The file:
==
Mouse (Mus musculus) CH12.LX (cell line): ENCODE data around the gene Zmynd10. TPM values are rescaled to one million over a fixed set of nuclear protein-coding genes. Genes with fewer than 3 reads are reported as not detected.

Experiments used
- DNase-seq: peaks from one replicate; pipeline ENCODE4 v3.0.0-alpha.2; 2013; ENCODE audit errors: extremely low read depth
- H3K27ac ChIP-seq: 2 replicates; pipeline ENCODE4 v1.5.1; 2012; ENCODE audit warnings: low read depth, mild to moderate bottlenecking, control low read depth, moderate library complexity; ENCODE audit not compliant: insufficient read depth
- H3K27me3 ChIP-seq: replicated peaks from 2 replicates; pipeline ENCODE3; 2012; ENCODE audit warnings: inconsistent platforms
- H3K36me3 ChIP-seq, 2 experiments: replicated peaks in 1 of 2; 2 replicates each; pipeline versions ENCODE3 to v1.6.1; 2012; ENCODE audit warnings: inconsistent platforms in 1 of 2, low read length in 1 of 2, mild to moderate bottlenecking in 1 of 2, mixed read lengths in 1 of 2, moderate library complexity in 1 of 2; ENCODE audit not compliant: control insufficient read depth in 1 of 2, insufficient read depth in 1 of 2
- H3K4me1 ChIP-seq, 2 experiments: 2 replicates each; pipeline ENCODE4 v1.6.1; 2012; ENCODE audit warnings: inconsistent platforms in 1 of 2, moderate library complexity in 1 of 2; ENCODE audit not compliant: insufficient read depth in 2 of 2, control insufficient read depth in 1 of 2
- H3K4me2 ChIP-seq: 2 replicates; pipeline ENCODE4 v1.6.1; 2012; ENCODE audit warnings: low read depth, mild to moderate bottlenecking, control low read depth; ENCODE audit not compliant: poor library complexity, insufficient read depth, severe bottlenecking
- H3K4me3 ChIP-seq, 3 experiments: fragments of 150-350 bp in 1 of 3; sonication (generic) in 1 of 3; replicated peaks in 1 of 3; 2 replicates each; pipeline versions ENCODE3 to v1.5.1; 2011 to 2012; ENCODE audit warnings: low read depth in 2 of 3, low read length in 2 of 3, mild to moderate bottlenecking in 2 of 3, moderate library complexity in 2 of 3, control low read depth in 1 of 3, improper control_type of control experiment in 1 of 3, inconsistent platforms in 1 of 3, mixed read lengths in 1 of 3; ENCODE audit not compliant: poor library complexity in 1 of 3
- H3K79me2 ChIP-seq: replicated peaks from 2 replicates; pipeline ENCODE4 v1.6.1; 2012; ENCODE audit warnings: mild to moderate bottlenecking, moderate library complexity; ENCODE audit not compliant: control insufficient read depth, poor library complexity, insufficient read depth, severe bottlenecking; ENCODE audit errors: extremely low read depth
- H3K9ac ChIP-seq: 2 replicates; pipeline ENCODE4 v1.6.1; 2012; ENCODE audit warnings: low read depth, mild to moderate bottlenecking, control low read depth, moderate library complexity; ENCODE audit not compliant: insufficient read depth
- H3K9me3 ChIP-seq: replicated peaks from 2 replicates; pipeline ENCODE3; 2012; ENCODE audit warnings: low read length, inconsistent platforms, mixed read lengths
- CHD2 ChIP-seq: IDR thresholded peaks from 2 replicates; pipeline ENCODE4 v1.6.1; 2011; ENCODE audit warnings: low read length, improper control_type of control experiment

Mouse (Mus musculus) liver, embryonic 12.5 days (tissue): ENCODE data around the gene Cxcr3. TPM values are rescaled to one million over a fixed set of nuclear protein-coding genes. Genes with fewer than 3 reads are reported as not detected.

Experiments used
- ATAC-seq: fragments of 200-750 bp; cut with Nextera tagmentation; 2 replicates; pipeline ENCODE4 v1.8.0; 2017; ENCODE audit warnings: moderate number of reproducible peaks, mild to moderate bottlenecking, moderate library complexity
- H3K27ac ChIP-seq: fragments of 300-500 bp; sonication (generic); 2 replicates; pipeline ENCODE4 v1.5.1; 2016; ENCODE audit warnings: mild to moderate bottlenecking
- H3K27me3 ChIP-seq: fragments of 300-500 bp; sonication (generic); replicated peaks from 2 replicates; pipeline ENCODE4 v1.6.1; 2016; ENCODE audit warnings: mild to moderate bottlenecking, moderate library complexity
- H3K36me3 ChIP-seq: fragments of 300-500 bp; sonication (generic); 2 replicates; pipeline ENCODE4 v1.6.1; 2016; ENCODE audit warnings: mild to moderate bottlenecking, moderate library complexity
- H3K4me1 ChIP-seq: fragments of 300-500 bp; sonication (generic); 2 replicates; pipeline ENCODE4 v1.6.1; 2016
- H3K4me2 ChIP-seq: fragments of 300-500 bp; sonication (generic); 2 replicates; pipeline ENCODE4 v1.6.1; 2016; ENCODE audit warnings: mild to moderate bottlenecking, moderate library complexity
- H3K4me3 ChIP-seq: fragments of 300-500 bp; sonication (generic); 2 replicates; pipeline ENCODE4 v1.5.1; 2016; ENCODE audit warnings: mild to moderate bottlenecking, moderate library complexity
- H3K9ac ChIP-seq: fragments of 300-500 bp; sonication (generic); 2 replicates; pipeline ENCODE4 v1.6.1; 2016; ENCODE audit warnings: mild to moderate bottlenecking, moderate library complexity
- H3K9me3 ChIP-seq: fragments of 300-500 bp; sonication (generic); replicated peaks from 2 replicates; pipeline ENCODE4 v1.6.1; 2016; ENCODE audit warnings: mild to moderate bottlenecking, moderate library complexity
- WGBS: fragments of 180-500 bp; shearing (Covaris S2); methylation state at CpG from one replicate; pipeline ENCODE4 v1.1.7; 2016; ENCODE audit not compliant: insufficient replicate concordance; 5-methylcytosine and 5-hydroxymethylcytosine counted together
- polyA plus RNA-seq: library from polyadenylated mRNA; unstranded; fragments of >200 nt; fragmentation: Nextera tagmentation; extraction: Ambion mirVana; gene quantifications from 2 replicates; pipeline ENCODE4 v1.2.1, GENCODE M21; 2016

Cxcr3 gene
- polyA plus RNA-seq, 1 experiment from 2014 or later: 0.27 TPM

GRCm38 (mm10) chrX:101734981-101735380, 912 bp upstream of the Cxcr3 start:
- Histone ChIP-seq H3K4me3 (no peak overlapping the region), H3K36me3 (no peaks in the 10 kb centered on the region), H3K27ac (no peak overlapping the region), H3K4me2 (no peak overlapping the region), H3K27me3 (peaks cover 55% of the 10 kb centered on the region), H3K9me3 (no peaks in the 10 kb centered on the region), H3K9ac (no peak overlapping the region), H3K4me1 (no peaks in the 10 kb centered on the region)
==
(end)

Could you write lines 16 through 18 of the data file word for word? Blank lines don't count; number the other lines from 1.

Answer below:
- ATAC-seq: fragments of 200-750 bp; cut with Nextera tagmentation; 2 replicates; pipeline ENCODE4 v1.8.0; 2017; ENCODE audit warnings: moderate number of reproducible peaks, mild to moderate bottlenecking, moderate library complexity
- H3K27ac ChIP-seq: fragments of 300-500 bp; sonication (generic); 2 replicates; pipeline ENCODE4 v1.5.1; 2016; ENCODE audit warnings: mild to moderate bottlenecking
- H3K27me3 ChIP-seq: fragments of 300-500 bp; sonication (generic); replicated peaks from 2 replicates; pipeline ENCODE4 v1.6.1; 2016; ENCODE audit warnings: mild to moderate bottlenecking, moderate library complexity